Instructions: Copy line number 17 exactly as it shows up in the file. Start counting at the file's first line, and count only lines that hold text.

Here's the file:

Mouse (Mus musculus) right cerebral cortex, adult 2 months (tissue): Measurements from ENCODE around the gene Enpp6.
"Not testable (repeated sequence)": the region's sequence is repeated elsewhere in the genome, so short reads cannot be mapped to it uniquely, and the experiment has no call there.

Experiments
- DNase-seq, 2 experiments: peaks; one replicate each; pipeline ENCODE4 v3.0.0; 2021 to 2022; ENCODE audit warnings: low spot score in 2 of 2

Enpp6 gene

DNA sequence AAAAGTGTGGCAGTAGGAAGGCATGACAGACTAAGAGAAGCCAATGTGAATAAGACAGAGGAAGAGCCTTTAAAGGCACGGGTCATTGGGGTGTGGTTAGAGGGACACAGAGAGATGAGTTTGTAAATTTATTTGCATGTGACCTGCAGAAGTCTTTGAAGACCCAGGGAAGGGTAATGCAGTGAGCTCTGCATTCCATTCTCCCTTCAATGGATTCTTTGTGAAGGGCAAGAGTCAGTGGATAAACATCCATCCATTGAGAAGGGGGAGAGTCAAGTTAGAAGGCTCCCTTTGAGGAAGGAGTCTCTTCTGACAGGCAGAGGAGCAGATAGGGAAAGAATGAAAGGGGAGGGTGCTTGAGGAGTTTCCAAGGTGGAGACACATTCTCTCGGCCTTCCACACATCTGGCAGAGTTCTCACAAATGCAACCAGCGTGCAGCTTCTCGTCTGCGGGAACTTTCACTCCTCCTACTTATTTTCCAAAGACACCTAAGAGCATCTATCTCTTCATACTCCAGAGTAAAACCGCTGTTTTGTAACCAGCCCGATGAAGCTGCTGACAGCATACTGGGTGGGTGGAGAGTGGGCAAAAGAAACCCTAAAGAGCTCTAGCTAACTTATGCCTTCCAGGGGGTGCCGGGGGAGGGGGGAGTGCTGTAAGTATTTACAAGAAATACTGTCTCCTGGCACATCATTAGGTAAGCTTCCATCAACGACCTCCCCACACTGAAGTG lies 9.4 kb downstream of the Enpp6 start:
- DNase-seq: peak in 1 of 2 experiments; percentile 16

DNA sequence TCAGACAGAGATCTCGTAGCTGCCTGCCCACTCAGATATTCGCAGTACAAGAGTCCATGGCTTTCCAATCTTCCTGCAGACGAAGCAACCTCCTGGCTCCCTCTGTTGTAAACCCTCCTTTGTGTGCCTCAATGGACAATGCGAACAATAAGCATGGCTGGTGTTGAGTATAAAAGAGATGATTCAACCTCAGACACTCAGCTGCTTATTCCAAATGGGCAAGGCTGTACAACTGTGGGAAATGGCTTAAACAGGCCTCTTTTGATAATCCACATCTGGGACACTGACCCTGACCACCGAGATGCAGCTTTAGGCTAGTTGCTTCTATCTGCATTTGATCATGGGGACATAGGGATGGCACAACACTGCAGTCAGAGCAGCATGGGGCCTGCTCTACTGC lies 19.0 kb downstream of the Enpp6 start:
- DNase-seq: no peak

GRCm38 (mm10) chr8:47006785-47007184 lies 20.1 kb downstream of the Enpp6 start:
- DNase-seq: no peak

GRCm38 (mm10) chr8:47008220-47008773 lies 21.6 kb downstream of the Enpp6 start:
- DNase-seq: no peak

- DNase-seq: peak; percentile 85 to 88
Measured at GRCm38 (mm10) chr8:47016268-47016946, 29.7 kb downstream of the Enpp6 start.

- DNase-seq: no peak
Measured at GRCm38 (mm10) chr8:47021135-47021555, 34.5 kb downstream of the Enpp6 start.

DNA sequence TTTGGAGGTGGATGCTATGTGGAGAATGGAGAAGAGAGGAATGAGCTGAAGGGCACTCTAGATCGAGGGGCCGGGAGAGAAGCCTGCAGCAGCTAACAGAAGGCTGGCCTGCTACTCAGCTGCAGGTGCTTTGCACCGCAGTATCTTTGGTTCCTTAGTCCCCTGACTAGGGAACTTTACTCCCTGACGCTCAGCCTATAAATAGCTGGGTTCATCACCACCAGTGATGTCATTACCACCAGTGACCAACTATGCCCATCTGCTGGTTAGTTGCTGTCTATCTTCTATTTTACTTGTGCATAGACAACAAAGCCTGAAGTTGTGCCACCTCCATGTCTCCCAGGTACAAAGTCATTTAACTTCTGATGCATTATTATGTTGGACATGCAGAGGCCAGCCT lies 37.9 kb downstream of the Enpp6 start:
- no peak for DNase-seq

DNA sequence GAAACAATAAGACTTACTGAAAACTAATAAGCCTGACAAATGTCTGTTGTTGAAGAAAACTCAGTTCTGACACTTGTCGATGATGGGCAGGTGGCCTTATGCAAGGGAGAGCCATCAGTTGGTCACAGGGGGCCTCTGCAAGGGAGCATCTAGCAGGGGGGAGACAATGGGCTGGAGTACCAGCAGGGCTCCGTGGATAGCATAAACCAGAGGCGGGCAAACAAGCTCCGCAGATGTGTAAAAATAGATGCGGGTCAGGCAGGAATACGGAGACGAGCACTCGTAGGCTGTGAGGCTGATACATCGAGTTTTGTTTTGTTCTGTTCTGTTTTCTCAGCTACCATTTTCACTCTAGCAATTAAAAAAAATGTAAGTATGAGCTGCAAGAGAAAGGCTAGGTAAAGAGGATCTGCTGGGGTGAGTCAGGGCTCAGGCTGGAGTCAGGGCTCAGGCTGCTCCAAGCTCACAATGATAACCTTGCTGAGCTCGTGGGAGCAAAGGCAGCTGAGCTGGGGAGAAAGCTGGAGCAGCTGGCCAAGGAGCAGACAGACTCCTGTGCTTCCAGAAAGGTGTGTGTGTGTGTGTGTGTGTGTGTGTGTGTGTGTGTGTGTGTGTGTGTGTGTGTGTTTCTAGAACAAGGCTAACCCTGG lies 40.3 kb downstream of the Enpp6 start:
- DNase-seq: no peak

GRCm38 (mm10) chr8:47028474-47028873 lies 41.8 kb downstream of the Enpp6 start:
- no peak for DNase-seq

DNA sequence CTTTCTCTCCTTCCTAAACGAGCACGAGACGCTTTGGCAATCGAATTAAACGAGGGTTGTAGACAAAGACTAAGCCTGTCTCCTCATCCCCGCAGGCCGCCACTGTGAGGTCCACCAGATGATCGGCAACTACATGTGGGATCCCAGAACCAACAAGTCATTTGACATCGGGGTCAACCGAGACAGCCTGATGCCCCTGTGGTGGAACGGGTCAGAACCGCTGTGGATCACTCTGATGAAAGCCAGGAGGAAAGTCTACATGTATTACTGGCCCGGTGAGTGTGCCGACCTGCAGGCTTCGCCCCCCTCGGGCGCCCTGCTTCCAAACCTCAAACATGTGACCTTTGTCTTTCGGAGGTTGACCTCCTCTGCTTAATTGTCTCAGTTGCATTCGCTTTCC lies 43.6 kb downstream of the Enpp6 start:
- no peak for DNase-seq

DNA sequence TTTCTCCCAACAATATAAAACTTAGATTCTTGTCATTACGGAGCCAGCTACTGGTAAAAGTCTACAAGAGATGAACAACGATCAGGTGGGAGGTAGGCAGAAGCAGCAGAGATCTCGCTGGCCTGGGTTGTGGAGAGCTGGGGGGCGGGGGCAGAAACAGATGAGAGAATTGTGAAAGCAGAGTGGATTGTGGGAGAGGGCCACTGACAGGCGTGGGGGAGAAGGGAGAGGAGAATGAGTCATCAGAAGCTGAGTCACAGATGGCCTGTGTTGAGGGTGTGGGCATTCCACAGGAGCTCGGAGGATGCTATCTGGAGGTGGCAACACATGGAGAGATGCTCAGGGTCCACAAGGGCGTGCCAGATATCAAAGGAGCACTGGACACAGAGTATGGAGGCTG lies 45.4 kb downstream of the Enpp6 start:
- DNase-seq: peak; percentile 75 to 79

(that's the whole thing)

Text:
Measured at GRCm38 (mm10) chr8:47021135-47021555, 34.5 kb downstream of the Enpp6 start.